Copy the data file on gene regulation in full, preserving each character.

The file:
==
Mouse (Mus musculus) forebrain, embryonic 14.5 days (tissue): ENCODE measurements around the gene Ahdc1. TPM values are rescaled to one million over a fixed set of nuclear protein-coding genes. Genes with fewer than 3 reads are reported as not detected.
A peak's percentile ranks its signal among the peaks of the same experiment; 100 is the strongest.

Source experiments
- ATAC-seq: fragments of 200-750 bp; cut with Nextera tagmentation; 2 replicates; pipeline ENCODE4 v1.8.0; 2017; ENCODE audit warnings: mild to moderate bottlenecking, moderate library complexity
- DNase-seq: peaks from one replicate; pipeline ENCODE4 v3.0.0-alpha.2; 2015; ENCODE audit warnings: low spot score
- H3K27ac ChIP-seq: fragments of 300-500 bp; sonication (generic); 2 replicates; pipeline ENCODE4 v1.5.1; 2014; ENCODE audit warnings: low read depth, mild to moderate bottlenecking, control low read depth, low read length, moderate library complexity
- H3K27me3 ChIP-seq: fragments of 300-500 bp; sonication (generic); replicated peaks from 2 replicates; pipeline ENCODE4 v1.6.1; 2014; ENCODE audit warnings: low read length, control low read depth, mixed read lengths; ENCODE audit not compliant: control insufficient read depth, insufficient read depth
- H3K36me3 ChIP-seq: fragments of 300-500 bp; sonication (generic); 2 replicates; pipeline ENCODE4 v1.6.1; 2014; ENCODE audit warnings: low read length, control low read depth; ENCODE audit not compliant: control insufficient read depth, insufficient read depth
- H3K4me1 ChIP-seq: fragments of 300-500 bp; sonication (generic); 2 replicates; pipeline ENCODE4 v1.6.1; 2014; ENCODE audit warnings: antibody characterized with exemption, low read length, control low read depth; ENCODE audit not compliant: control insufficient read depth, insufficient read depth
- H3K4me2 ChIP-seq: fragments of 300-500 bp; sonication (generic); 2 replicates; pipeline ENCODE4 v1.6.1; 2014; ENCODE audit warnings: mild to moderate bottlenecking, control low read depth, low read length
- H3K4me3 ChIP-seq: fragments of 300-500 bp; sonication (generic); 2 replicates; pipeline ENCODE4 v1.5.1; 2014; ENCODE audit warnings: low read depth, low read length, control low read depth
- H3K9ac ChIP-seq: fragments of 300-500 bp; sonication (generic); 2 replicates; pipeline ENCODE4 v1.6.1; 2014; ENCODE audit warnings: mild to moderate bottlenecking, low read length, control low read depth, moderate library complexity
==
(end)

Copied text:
Mouse (Mus musculus) forebrain, embryonic 14.5 days (tissue): ENCODE measurements around the gene Ahdc1. TPM values are rescaled to one million over a fixed set of nuclear protein-coding genes. Genes with fewer than 3 reads are reported as not detected.
A peak's percentile ranks its signal among the peaks of the same experiment; 100 is the strongest.

Source experiments
- ATAC-seq: fragments of 200-750 bp; cut with Nextera tagmentation; 2 replicates; pipeline ENCODE4 v1.8.0; 2017; ENCODE audit warnings: mild to moderate bottlenecking, moderate library complexity
- DNase-seq: peaks from one replicate; pipeline ENCODE4 v3.0.0-alpha.2; 2015; ENCODE audit warnings: low spot score
- H3K27ac ChIP-seq: fragments of 300-500 bp; sonication (generic); 2 replicates; pipeline ENCODE4 v1.5.1; 2014; ENCODE audit warnings: low read depth, mild to moderate bottlenecking, control low read depth, low read length, moderate library complexity
- H3K27me3 ChIP-seq: fragments of 300-500 bp; sonication (generic); replicated peaks from 2 replicates; pipeline ENCODE4 v1.6.1; 2014; ENCODE audit warnings: low read length, control low read depth, mixed read lengths; ENCODE audit not compliant: control insufficient read depth, insufficient read depth
- H3K36me3 ChIP-seq: fragments of 300-500 bp; sonication (generic); 2 replicates; pipeline ENCODE4 v1.6.1; 2014; ENCODE audit warnings: low read length, control low read depth; ENCODE audit not compliant: control insufficient read depth, insufficient read depth
- H3K4me1 ChIP-seq: fragments of 300-500 bp; sonication (generic); 2 replicates; pipeline ENCODE4 v1.6.1; 2014; ENCODE audit warnings: antibody characterized with exemption, low read length, control low read depth; ENCODE audit not compliant: control insufficient read depth, insufficient read depth
- H3K4me2 ChIP-seq: fragments of 300-500 bp; sonication (generic); 2 replicates; pipeline ENCODE4 v1.6.1; 2014; ENCODE audit warnings: mild to moderate bottlenecking, control low read depth, low read length
- H3K4me3 ChIP-seq: fragments of 300-500 bp; sonication (generic); 2 replicates; pipeline ENCODE4 v1.5.1; 2014; ENCODE audit warnings: low read depth, low read length, control low read depth
- H3K9ac ChIP-seq: fragments of 300-500 bp; sonication (generic); 2 replicates; pipeline ENCODE4 v1.6.1; 2014; ENCODE audit warnings: mild to moderate bottlenecking, low read length, control low read depth, moderate library complexity